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Discussion Starter · #1 ·
G'Day fellas

Nice site btw

I will be taking delivery of my first 45-70, a Marlin 1895, in a few weeks and I am curious as to which brands and models of scopes make the grade for the recoil of this load and rifle. Or if people think its a waste of time and I am better off with open sights

I have plenty of experience with bolt actioned rifles but none at all with lever guns. It will be used mainly for pigs, donkeys and water buffalo while visiting mates up in the NT. Because of its size it might end up as my goto mallee goat gun as well, we will see how it shoots.

Around home it may see use on everything from dogs to camels so a scope may come in handy there as it is a lot more open country.

I appreciate this may have been asked before but first and formost I wanted to say g'day and learn a bit as well

Anyway I hope you can help

Dr G
 

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I have an 1895 and have a Bushnell Banner 1.5-4.5 x 32mm a top of it. It's seen some hot loads and stiff recoil, but hasn't moved a hair since mounting it. I read lots of good reviews on it and found it a little more affordable than some of the others out there. It has a steady 4 inches of eye relief. Good luck.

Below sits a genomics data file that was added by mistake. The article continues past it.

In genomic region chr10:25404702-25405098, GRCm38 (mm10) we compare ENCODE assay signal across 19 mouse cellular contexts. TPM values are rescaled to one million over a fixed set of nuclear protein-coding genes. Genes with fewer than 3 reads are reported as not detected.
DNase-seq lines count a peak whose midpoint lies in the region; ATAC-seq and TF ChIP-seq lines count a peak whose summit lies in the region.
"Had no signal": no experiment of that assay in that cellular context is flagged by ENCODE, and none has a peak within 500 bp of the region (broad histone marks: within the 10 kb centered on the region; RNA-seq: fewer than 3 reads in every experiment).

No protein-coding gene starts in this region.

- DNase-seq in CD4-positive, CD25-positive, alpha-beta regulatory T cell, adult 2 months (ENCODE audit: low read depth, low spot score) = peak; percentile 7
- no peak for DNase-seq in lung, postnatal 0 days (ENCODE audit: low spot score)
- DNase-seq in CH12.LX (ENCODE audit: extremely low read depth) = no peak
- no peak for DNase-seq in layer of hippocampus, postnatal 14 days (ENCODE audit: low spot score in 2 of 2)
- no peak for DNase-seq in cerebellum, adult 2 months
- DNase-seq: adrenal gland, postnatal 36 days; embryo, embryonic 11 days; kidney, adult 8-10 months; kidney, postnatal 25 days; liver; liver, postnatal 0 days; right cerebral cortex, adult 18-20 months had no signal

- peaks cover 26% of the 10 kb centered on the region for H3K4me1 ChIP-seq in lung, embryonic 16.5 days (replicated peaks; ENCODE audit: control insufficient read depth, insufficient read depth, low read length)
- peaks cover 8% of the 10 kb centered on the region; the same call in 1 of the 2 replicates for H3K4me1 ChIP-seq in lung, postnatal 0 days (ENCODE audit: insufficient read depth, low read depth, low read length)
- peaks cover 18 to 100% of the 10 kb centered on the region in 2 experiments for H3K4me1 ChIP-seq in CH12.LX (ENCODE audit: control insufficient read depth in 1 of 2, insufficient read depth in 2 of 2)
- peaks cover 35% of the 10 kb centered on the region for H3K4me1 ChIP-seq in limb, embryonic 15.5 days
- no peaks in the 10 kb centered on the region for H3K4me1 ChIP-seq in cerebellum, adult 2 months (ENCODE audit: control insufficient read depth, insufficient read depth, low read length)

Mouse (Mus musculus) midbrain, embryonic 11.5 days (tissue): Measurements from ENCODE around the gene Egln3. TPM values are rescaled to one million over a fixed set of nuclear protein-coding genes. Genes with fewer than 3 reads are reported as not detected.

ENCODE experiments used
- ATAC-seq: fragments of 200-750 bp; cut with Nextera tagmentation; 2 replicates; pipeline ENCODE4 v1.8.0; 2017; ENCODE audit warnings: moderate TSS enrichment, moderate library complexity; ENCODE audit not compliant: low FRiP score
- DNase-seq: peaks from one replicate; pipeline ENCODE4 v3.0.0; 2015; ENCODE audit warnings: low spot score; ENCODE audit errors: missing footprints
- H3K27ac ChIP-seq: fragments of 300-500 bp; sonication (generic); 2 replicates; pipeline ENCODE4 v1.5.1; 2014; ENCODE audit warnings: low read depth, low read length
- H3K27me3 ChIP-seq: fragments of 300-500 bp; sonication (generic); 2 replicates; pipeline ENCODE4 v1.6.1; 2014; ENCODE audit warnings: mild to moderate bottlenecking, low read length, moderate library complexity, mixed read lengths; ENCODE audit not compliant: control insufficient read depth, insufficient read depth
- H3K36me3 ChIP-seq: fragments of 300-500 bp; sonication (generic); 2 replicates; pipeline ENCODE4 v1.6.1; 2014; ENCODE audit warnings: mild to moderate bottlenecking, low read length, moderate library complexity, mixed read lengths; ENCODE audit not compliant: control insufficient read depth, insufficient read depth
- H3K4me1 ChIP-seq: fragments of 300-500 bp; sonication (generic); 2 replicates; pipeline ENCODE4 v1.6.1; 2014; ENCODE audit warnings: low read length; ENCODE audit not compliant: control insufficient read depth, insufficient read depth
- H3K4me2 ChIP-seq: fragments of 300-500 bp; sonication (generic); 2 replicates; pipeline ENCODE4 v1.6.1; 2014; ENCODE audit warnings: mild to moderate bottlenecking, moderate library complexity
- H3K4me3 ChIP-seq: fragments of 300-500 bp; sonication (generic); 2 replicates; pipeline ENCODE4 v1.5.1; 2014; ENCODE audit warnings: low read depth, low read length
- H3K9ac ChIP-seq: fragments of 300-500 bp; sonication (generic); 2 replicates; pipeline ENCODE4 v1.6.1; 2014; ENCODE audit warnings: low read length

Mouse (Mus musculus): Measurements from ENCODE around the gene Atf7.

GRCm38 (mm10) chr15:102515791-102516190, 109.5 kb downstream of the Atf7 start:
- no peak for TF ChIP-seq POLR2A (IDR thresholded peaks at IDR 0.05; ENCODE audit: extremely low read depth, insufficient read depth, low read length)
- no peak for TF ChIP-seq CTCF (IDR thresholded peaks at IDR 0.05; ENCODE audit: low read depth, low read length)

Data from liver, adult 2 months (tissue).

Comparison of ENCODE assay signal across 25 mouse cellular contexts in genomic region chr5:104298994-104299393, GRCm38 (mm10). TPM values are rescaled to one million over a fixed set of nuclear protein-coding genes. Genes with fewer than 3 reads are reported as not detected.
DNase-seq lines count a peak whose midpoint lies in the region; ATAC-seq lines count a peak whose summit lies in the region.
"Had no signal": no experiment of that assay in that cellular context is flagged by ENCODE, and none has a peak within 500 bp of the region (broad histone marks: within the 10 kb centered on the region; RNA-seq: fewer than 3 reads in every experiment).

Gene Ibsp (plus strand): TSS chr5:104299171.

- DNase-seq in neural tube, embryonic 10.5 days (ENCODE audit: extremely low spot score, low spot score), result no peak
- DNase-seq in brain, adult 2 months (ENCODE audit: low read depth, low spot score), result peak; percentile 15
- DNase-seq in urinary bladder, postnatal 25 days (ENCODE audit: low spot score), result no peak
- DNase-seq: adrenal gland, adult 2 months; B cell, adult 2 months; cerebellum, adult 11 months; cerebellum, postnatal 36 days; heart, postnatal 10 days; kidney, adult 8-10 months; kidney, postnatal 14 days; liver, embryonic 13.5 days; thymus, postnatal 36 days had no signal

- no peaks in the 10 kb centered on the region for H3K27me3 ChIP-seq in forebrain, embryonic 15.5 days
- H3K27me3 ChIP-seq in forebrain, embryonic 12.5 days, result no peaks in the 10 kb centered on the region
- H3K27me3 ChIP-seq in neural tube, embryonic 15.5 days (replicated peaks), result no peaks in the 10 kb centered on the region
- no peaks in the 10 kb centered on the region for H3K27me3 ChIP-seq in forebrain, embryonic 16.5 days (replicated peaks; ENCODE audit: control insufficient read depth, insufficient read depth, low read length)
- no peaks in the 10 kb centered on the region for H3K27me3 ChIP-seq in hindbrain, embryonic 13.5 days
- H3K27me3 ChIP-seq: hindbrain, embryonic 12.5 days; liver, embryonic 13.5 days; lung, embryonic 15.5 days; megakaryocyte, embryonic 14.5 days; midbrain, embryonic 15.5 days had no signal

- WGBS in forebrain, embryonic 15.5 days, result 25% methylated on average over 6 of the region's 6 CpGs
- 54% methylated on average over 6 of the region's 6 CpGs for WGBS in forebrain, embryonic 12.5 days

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Do you have Camels in Australia?

I assume you have the 22" barrel on a standard 1895. There are a lot of scopes you can go with and most modern scopes will hold up to the recoil of the 45-70. It really comes down to scoping to the kind of shooting you will be doing. If you are shooting close range, within 100 yards, you may want to go with a Scout scope, a fixed power scope that has a long eye relief and mounts forward of your receiver. If you are doing longer range shooting, up to 200 yards and beyond, you may want to go with a variable, like a 3-9X40, mounted in the standard scope mount. I hunt in very thick brushy country where most of my shots are under 75 yards and I use the 18.5" SBL with a Burris scout scope. As far as brand of scope goes, you don't have to spend a lot of money to get a good scope because, as I said, most modern scopes, as long as you stay away from the really cheap scopes, will stand up to the recoil. Personally I find the most scopes that are not made in China to be very good. I am still very leary of those made in China that sell for $50. You have to ask yourself if they can build a $50 scope that will be as good as a $200 + scope. I think a good piece of glass should be as important as the gun you put it on and if you are not going to skimp on the gun, why skimp on the glass if you want good clear optics that will last you a long time.